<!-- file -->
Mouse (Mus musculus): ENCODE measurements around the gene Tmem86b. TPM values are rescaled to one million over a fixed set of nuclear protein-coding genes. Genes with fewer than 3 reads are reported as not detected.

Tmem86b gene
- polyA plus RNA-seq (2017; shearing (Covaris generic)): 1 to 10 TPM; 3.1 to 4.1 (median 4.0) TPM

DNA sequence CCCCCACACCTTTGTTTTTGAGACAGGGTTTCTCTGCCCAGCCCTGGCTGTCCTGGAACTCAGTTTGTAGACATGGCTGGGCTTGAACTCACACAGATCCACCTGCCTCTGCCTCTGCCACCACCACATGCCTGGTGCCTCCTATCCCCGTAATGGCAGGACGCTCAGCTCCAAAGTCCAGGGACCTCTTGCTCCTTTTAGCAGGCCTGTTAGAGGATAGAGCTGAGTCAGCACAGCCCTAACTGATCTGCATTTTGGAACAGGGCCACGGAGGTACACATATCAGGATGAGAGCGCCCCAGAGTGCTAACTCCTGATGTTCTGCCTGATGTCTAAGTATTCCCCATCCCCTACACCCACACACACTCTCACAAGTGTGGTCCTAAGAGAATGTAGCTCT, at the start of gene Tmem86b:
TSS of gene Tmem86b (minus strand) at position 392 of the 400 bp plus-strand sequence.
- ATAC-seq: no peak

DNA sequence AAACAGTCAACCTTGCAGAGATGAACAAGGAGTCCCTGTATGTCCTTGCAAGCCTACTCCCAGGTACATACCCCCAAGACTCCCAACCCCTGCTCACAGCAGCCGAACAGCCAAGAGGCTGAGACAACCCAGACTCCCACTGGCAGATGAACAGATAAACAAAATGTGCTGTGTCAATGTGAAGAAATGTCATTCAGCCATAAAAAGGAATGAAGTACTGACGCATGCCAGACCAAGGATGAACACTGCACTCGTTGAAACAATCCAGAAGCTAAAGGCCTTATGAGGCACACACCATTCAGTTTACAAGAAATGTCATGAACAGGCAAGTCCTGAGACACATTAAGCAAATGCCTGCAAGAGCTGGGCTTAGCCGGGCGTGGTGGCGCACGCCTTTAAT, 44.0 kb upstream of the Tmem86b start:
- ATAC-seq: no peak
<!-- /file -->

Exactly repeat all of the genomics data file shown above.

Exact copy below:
Mouse (Mus musculus): ENCODE measurements around the gene Tmem86b. TPM values are rescaled to one million over a fixed set of nuclear protein-coding genes. Genes with fewer than 3 reads are reported as not detected.

Tmem86b gene
- polyA plus RNA-seq (2017; shearing (Covaris generic)): 1 to 10 TPM; 3.1 to 4.1 (median 4.0) TPM

DNA sequence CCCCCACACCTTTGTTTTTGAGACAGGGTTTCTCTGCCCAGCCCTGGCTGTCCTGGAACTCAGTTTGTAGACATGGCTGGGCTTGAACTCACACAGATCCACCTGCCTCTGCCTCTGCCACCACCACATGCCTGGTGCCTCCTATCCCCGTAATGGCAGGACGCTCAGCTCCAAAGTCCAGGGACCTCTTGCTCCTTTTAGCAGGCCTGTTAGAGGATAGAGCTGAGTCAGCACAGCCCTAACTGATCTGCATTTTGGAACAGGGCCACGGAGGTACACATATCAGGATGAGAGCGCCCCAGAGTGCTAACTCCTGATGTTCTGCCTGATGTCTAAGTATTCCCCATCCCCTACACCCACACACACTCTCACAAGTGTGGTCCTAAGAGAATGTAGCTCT, at the start of gene Tmem86b:
TSS of gene Tmem86b (minus strand) at position 392 of the 400 bp plus-strand sequence.
- ATAC-seq: no peak

DNA sequence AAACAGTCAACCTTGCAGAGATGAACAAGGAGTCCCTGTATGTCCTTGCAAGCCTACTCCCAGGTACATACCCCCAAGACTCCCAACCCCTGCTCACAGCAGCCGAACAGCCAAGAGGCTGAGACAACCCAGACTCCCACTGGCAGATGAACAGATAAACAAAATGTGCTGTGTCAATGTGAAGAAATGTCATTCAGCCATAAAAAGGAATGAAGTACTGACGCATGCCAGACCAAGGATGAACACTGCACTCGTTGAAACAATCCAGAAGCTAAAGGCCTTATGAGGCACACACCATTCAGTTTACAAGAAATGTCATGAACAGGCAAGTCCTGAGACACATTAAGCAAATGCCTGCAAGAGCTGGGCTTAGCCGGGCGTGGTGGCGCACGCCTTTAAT, 44.0 kb upstream of the Tmem86b start:
- ATAC-seq: no peak